The pieces in this section generalize more broadly than the essays in other parts of the book. "America" figures as a large homogenous unit and as an idea held by inhabitants of the United States and by people in Europe and other countries. These final essays -- final in the sense of coming at the end of the volume, though written over a quarter of a century -- also betray a persistent interest in comparative themes. In one of Don DeLillo's richly speculative novels, The Names ( 1982), a character who happens to be an American archaeologist throws off a remark he does not attempt to explain, to the effect that he has sometimes thought of Europe as a hardcover publication, America as the paperback version. For me similar queries have kept presenting themselves. I have been puzzled to decide how far the United States grows out of a European heritage, how it differs, how and when such difference began, and to what extent the influence has spread outward from the United States as well as inward from elsewhere.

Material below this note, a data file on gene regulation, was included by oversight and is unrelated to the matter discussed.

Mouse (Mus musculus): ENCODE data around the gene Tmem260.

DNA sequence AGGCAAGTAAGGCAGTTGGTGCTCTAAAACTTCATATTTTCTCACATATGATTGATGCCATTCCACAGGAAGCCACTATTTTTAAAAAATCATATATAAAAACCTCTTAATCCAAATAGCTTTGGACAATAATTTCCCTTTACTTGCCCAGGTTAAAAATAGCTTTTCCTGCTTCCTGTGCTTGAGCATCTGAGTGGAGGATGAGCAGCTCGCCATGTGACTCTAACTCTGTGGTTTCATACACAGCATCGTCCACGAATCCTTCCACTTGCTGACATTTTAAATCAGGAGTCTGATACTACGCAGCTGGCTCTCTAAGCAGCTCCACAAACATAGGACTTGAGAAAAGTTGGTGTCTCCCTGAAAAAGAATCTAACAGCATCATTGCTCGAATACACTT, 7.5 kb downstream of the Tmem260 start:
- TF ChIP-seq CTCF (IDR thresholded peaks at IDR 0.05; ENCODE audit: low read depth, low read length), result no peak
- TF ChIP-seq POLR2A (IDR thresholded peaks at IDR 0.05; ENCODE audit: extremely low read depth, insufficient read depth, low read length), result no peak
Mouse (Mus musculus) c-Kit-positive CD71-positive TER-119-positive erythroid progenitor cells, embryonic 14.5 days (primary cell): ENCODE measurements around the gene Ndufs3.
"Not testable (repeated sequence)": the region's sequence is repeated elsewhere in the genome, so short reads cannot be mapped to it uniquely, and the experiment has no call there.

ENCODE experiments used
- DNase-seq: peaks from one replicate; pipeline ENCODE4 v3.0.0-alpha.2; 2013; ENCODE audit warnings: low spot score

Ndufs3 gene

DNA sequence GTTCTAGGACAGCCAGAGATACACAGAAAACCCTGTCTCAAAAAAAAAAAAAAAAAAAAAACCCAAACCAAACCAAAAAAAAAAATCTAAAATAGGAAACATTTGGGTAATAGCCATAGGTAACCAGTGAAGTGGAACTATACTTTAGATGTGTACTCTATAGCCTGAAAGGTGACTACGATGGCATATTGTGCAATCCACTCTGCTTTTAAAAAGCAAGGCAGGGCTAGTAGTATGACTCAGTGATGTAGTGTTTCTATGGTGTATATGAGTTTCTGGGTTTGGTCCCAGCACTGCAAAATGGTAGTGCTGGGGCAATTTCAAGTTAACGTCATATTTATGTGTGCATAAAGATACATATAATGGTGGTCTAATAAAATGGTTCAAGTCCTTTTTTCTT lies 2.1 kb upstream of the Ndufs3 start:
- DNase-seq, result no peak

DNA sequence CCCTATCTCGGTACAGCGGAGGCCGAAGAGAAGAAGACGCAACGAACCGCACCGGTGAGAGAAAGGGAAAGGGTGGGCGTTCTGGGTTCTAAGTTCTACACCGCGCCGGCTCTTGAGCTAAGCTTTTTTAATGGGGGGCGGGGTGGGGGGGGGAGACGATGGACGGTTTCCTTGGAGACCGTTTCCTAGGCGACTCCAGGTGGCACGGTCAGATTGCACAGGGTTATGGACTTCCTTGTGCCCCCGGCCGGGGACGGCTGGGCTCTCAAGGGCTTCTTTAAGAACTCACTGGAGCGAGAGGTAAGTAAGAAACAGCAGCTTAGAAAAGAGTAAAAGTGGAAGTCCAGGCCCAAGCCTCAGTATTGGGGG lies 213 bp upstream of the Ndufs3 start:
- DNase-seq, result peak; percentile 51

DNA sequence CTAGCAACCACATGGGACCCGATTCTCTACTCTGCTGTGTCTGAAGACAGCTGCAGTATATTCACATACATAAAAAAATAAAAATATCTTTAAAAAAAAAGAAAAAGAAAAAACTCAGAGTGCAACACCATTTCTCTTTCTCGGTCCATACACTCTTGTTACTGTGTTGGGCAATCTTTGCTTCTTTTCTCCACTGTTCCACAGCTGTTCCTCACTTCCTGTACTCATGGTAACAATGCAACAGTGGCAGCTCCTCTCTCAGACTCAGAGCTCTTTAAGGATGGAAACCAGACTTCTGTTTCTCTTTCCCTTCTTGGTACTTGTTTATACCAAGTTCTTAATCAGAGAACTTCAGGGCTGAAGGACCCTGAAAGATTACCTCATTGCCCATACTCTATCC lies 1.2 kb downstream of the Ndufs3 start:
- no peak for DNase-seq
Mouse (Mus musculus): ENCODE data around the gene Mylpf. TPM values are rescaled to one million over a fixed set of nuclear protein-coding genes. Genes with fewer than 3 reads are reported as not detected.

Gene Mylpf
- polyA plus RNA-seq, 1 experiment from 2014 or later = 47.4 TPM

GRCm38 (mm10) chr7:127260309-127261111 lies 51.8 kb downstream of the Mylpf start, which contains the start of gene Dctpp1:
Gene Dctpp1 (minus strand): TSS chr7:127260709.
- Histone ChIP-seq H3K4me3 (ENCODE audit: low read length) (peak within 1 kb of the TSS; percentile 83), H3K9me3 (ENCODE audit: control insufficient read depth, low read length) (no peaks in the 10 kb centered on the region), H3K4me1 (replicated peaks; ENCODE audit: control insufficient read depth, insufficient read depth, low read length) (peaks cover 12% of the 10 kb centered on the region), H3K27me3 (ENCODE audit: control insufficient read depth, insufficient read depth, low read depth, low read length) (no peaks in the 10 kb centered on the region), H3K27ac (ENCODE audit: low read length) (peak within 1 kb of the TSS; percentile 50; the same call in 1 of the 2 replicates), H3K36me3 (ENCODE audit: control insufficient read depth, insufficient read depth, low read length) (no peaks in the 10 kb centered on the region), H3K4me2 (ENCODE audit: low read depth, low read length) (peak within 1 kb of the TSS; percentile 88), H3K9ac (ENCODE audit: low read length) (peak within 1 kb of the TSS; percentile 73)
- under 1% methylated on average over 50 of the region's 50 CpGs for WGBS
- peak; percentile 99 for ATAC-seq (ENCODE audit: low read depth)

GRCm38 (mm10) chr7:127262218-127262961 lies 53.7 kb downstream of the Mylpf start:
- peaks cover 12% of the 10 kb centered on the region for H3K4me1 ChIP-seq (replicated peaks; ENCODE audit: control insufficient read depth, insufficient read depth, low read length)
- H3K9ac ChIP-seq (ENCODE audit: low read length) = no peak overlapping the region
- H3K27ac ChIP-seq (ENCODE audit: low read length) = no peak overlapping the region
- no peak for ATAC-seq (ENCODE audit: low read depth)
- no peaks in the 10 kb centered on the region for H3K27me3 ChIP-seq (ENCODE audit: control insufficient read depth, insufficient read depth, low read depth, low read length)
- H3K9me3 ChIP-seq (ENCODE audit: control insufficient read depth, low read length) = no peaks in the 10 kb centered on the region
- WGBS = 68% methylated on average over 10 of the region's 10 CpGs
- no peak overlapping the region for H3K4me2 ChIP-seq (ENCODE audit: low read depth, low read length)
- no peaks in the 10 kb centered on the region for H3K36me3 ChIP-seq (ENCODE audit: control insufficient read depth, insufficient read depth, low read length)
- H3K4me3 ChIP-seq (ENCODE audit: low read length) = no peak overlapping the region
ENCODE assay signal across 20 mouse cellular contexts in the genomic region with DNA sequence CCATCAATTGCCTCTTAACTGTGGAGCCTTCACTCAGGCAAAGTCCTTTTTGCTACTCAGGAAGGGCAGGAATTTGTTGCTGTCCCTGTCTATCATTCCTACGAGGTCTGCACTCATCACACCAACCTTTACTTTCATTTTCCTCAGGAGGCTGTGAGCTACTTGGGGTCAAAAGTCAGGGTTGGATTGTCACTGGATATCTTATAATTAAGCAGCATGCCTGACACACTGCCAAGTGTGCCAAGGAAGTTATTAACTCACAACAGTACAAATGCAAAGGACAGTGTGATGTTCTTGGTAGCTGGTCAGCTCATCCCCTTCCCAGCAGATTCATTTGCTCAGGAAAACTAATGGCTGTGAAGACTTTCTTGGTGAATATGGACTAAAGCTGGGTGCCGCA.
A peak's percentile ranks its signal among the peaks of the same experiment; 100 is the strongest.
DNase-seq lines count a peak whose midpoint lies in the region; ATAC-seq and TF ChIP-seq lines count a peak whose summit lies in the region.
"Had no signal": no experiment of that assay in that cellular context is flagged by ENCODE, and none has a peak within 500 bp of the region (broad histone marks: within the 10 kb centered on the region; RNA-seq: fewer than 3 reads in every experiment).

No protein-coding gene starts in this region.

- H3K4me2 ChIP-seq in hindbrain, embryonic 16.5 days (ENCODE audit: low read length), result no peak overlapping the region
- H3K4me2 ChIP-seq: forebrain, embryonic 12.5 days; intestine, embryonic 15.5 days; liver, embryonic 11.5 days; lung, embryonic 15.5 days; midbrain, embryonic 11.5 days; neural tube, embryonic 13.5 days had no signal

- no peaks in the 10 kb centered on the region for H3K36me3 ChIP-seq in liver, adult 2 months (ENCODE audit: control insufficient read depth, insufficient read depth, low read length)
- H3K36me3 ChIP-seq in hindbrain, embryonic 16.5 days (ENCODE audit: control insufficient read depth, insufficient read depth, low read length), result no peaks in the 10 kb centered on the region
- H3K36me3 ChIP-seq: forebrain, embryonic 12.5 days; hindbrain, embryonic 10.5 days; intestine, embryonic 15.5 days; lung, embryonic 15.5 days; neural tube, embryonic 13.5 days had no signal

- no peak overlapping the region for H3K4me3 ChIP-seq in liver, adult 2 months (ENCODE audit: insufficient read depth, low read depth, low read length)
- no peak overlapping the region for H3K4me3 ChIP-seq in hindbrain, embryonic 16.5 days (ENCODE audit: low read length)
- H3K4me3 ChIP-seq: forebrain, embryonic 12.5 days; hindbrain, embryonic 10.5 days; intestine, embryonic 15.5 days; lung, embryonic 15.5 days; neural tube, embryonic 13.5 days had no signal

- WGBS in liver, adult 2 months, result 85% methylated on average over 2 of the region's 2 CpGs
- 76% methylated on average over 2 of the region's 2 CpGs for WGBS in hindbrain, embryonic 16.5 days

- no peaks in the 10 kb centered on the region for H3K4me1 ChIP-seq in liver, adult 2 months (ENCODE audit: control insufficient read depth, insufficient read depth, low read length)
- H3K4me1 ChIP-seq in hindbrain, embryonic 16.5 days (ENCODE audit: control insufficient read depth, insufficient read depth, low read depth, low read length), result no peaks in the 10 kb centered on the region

Thus, of the five essays in this Part IV, three examine European ideas about America and to a lesser extent what the United States has made of Europe. The theme of anti-Americanism, directly discussed in the final essay, treats the phenomenon more lightly than some of its predecessors. That reflects a growing belief on my part that anti-Americanism should not be treated by Americans merely or even mainly as the product of misinformation and spleen. I suggest that it may reflect the irritation of foreigners in the face of American xenophobia; also that anti-Americanism, so called, is a conspicuous feature of many comments by Americans themselves. Their anger and disappointment at what they sense as a loss of national integrity is to some degree a privileged, internal quarrel -- sometimes verging on hysteria, sometimes justified, but nearly always ultimately a credit to a society in which criticism can not only be accepted but in some circumstances actually demanded. If certain outsiders seek to bolster their own